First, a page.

So let's get started. And let's get started waaaay back at the beginning. That said beginning would be 1972, when I was but a wee bairn of five. The venue was a place called the York Fair, a country bumpkin-esque county fair, not far from my birthplace, and the act in question was a duo known as Sonny & Cher. That's right, bitches. Sonny and Motherfuckin' Cher. Now granted, due to my young age at the time, I probably remember this show more because of my parents telling me about it later on, than any actual memory, but hey, I saw Sonny & Cher dammit! Back in these oh so early days of life, I also got to see The Osmonds (you know, Alan, Jay, Merrill, Wayne, and even Donny), and the country group, Alabama (more than once). I only barely remember The Osmond boys (not even sure if Jimmy was there with them) and I totally forgot all about Alabama, until my mother reminded me when I asked her about my childhood concerts. I still don't remember seeing them (I was only really into country music for like one Summer back in the day) but my mom says I did, and you can't argue with your mother. So there ya have my childhood concert going, now let's move onto my teen years. But first, here's a pic of that aforementioned Sonny & Cher.
In the early 1980's, after my short bout with country music, I went back to my more pop and rock oriented roots. I did grow up on listening to Beatles on vinyl, after all. My music of choice back in these days revolved around the New Wave and Post Punk movements. You know, like Blondie, Adam Ant, New Order, Devo, Elvis Costello, and such acts. But alas, I never actually saw any of these acts in concert, but I did see a one hit wonder-ish band called The Fixx. It was early 1984, when I was 16, and it was at an all age show at a local club called the Villa Leo. They did that song, One Thing Leads to Another. If you were alive and around in 1983-84, and didn't blink, you may have heard it. But these guys weren't the only musical act that I saw back in my high school days. Harrisburg Pa has, on occasion, been known for its local music scene. Perhaps not up there with places like Seattle or Austin, but still, known a bit for the local music scene. The big act of the early 1980's was a band called The Sharks. The Sharks actually won MTV's Basement Tapes Competition by the largest margin ever, and were thusly, and quite promptly, screwed over by the record company. But hey, from 1982 through 1987, they were a big deal in Central Pennsylvania, and I personally saw them about twenty or so times. The biggest show was in 1986, after they made it big for the few months before Elektra screwed them, when they opened for Kix. Yeah, Kix. It was on City Island, a Harrisburg venue that stopped playing concerts after folks along the riverside complained too much. Don't remember Kix? They were a glam metal band from Maryland. They had a minor hit with Don't Close Your Eyes, in 1989. Otherwise, yeah, you've probably never heard of them. But these local acts are not my only concert going during my teen years. There was also one rather huge concert I attended in 1984.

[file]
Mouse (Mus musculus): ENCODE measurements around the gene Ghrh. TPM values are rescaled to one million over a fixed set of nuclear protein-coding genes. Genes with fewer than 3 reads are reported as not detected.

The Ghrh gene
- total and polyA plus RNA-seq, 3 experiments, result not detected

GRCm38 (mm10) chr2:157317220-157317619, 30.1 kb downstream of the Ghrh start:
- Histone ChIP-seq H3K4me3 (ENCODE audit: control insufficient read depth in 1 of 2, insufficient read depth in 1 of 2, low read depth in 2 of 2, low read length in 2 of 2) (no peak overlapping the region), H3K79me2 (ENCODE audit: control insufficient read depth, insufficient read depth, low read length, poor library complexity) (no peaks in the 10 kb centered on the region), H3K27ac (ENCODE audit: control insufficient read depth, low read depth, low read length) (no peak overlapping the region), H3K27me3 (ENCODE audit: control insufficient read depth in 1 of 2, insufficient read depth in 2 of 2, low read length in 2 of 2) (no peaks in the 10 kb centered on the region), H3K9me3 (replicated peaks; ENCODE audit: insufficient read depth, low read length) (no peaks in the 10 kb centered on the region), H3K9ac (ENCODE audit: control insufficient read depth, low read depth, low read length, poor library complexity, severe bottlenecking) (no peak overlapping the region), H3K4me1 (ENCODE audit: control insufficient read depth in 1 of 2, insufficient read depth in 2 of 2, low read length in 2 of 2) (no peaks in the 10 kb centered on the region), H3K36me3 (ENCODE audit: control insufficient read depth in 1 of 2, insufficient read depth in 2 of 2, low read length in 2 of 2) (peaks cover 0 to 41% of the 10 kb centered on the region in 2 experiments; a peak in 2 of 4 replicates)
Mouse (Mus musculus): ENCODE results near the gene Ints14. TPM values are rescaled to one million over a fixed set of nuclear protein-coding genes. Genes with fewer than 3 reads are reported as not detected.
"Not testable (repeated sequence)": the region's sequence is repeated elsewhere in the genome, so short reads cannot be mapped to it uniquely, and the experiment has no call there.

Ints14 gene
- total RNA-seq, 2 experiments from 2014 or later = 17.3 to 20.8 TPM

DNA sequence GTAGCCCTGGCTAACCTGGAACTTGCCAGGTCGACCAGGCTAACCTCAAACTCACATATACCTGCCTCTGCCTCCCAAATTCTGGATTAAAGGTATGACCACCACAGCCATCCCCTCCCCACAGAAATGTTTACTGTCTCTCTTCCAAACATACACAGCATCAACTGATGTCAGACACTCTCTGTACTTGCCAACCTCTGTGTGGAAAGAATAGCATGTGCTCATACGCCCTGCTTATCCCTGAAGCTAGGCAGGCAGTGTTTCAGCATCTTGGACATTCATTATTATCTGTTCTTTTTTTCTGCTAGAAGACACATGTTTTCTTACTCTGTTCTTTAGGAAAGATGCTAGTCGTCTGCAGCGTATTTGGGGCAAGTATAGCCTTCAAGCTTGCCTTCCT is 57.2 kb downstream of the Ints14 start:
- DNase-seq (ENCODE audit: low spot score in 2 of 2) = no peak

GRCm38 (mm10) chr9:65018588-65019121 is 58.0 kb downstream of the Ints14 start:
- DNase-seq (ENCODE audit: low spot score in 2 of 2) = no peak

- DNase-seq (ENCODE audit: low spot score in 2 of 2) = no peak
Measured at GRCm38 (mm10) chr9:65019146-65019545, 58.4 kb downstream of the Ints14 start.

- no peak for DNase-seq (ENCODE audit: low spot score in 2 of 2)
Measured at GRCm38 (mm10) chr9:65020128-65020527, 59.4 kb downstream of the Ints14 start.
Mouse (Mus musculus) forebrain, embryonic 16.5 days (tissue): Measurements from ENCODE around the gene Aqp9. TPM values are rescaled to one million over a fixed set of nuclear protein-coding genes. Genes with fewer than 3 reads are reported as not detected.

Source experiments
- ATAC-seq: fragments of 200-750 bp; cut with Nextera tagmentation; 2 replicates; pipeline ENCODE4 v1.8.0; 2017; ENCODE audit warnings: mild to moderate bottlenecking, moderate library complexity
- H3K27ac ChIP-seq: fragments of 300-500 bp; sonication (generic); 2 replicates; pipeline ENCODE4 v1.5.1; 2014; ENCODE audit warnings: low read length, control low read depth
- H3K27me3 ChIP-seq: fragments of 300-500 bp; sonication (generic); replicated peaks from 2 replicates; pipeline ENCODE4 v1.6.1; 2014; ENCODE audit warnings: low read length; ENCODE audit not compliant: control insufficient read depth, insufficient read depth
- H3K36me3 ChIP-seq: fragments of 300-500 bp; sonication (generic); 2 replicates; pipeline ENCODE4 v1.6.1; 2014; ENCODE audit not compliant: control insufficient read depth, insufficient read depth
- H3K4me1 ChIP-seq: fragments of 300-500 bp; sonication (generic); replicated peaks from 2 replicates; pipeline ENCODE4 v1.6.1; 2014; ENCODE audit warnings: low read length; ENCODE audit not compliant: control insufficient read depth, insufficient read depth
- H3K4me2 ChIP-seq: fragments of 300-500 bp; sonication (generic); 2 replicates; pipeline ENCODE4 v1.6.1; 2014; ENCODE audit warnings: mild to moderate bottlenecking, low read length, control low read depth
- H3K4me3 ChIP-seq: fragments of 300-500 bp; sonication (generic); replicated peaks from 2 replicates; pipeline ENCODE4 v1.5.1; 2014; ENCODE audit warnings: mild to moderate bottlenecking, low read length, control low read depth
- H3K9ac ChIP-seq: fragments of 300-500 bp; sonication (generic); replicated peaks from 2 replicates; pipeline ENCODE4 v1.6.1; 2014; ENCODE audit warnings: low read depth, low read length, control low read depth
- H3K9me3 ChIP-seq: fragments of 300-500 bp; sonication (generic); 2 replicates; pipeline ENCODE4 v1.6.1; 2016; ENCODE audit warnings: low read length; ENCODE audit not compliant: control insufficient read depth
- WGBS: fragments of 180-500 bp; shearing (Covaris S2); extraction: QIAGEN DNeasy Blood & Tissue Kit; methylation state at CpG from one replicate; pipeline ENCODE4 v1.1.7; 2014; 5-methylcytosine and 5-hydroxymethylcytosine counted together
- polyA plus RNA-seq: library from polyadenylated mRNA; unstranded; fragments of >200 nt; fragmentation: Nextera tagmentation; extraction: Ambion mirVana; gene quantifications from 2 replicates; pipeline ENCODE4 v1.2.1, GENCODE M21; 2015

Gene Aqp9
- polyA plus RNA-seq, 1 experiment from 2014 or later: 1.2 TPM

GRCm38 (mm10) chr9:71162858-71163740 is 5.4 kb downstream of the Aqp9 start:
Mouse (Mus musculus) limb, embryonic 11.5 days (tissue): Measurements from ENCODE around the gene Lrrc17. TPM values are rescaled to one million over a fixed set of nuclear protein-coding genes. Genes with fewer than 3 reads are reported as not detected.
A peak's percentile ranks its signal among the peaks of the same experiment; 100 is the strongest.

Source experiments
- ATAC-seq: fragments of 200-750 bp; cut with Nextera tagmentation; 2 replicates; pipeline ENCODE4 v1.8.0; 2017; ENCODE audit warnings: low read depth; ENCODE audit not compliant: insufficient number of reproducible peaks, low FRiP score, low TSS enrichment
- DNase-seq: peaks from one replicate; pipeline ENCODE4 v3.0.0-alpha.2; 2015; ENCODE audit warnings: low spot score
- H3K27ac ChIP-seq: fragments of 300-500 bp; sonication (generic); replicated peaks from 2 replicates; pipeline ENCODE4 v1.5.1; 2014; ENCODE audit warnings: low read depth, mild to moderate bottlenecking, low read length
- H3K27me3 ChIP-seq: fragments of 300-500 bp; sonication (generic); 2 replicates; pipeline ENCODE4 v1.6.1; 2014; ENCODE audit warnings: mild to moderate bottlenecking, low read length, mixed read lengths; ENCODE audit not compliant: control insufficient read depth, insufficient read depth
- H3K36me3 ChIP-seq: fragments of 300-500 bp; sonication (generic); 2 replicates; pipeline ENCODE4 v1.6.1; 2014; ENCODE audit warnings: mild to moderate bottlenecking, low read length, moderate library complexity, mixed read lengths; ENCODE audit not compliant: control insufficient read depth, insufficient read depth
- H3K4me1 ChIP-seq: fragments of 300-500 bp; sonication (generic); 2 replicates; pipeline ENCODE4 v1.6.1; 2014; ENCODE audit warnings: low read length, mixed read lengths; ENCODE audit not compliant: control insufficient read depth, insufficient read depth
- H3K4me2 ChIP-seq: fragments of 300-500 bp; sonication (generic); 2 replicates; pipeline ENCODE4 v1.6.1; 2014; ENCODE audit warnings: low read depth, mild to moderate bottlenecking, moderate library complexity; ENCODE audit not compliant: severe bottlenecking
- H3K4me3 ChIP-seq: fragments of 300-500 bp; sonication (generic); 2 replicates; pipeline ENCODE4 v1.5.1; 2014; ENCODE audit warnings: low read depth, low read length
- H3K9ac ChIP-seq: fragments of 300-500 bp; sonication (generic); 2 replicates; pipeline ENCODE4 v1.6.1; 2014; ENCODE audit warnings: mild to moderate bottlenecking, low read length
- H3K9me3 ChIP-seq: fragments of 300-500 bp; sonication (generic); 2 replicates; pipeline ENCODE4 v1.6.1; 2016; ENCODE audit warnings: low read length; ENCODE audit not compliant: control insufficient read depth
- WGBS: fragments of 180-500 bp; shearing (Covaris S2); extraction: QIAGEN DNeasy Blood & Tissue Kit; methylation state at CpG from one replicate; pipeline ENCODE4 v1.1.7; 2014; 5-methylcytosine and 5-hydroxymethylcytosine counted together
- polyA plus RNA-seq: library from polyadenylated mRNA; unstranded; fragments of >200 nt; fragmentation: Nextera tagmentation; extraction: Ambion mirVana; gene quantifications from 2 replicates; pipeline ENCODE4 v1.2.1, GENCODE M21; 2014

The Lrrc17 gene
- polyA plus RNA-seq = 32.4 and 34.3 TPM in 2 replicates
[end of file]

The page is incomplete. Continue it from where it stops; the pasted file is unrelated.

So, at this point in our story, we are heading into the 1990's, and my early to mid twenties. The first act in this time period would be my biggest concert yet - and yes, even bigger than Michael Jackson (sorry MJ fans). The year was 1990, the place was the old Veteran's Stadium in Philadelphia, and the musical act in question was Sir Paul McCartney. This would be the first and only Beatle I have ever seen in concert, though, I suppose I could still see Ringo some day. It was a fan-freaking-tastic show, indeed! I mean, this was a guy I had grown up on. Thanks to my mom and aunt being some of the original British Invasion fans, I grew up listening to The Beatles - and on vinyl too! Now here I was, 23 years old, and seeing one of the Fab Four, in concert. Pretty spec-freaking-tacular, indeed! But enough about Sir Paul. Just a couple of years later (1992ish, to be exact...ish) I would find myself back in Philadelphia (in the old Spectrum this time) to see one of my fave bands of the 1980's, The Cure. I went with a bunch of like-minded Cure fan friends. A band called Cock Robin (does anyone remember them?) opened for them. So anyway, we traveled the two hours to get to the show, had a great time, and then drove the two hours back home. Then, the following day, we decided to do it all again. Yeah, that's right, so we traveled the two hours once again, purchased some less than legal scalped tickets, and saw the show again. But hey, this roadshow was worth it, because this time, after the show, we got to meet the band. And ya know what, Robert Smith could not have been nicer. Super shy too. So, then we drove the two hours back home. Fun weekend.